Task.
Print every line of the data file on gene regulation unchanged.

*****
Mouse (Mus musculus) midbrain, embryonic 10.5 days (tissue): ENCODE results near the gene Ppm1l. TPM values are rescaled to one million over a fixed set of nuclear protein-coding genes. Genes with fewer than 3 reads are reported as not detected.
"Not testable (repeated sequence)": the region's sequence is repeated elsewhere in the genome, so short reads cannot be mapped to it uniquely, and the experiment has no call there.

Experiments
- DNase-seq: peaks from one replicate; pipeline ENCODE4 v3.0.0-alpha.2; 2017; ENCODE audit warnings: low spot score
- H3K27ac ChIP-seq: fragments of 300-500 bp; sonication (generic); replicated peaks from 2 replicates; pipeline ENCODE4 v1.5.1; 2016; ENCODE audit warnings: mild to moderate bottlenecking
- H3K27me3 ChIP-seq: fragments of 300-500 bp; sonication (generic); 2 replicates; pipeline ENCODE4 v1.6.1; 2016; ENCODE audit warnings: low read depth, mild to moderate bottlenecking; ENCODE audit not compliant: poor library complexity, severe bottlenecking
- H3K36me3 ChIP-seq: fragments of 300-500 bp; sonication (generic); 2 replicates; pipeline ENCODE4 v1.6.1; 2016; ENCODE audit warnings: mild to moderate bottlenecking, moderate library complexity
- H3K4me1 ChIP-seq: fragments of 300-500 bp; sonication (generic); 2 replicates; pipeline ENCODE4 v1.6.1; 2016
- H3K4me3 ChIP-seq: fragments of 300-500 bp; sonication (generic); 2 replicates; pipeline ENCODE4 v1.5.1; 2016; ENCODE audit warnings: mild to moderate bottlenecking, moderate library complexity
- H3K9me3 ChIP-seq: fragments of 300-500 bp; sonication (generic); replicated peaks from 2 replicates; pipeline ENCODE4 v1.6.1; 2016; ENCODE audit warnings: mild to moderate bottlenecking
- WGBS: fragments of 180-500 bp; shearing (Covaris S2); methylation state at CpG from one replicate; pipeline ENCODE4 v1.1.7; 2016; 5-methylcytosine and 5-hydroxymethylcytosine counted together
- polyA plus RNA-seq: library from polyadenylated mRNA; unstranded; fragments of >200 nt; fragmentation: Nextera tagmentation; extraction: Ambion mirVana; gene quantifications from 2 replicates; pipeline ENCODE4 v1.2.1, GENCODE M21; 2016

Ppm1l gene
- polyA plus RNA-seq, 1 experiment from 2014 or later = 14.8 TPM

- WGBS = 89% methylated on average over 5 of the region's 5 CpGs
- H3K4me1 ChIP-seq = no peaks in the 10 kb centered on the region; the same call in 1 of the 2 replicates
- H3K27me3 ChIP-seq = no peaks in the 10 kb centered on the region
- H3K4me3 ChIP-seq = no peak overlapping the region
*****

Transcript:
Mouse (Mus musculus) midbrain, embryonic 10.5 days (tissue): ENCODE results near the gene Ppm1l. TPM values are rescaled to one million over a fixed set of nuclear protein-coding genes. Genes with fewer than 3 reads are reported as not detected.
"Not testable (repeated sequence)": the region's sequence is repeated elsewhere in the genome, so short reads cannot be mapped to it uniquely, and the experiment has no call there.

Experiments
- DNase-seq: peaks from one replicate; pipeline ENCODE4 v3.0.0-alpha.2; 2017; ENCODE audit warnings: low spot score
- H3K27ac ChIP-seq: fragments of 300-500 bp; sonication (generic); replicated peaks from 2 replicates; pipeline ENCODE4 v1.5.1; 2016; ENCODE audit warnings: mild to moderate bottlenecking
- H3K27me3 ChIP-seq: fragments of 300-500 bp; sonication (generic); 2 replicates; pipeline ENCODE4 v1.6.1; 2016; ENCODE audit warnings: low read depth, mild to moderate bottlenecking; ENCODE audit not compliant: poor library complexity, severe bottlenecking
- H3K36me3 ChIP-seq: fragments of 300-500 bp; sonication (generic); 2 replicates; pipeline ENCODE4 v1.6.1; 2016; ENCODE audit warnings: mild to moderate bottlenecking, moderate library complexity
- H3K4me1 ChIP-seq: fragments of 300-500 bp; sonication (generic); 2 replicates; pipeline ENCODE4 v1.6.1; 2016
- H3K4me3 ChIP-seq: fragments of 300-500 bp; sonication (generic); 2 replicates; pipeline ENCODE4 v1.5.1; 2016; ENCODE audit warnings: mild to moderate bottlenecking, moderate library complexity
- H3K9me3 ChIP-seq: fragments of 300-500 bp; sonication (generic); replicated peaks from 2 replicates; pipeline ENCODE4 v1.6.1; 2016; ENCODE audit warnings: mild to moderate bottlenecking
- WGBS: fragments of 180-500 bp; shearing (Covaris S2); methylation state at CpG from one replicate; pipeline ENCODE4 v1.1.7; 2016; 5-methylcytosine and 5-hydroxymethylcytosine counted together
- polyA plus RNA-seq: library from polyadenylated mRNA; unstranded; fragments of >200 nt; fragmentation: Nextera tagmentation; extraction: Ambion mirVana; gene quantifications from 2 replicates; pipeline ENCODE4 v1.2.1, GENCODE M21; 2016

Ppm1l gene
- polyA plus RNA-seq, 1 experiment from 2014 or later = 14.8 TPM

- WGBS = 89% methylated on average over 5 of the region's 5 CpGs
- H3K4me1 ChIP-seq = no peaks in the 10 kb centered on the region; the same call in 1 of the 2 replicates
- H3K27me3 ChIP-seq = no peaks in the 10 kb centered on the region
- H3K4me3 ChIP-seq = no peak overlapping the region